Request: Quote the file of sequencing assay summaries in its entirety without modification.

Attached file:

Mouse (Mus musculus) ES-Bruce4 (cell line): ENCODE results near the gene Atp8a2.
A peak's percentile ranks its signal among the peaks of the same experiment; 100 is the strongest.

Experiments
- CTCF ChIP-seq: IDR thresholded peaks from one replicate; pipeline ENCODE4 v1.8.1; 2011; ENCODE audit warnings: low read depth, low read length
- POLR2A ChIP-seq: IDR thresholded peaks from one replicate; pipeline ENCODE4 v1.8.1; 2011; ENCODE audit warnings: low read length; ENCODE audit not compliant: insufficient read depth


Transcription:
Mouse (Mus musculus) ES-Bruce4 (cell line): ENCODE results near the gene Atp8a2.
A peak's percentile ranks its signal among the peaks of the same experiment; 100 is the strongest.

Experiments
- CTCF ChIP-seq: IDR thresholded peaks from one replicate; pipeline ENCODE4 v1.8.1; 2011; ENCODE audit warnings: low read depth, low read length
- POLR2A ChIP-seq: IDR thresholded peaks from one replicate; pipeline ENCODE4 v1.8.1; 2011; ENCODE audit warnings: low read length; ENCODE audit not compliant: insufficient read depth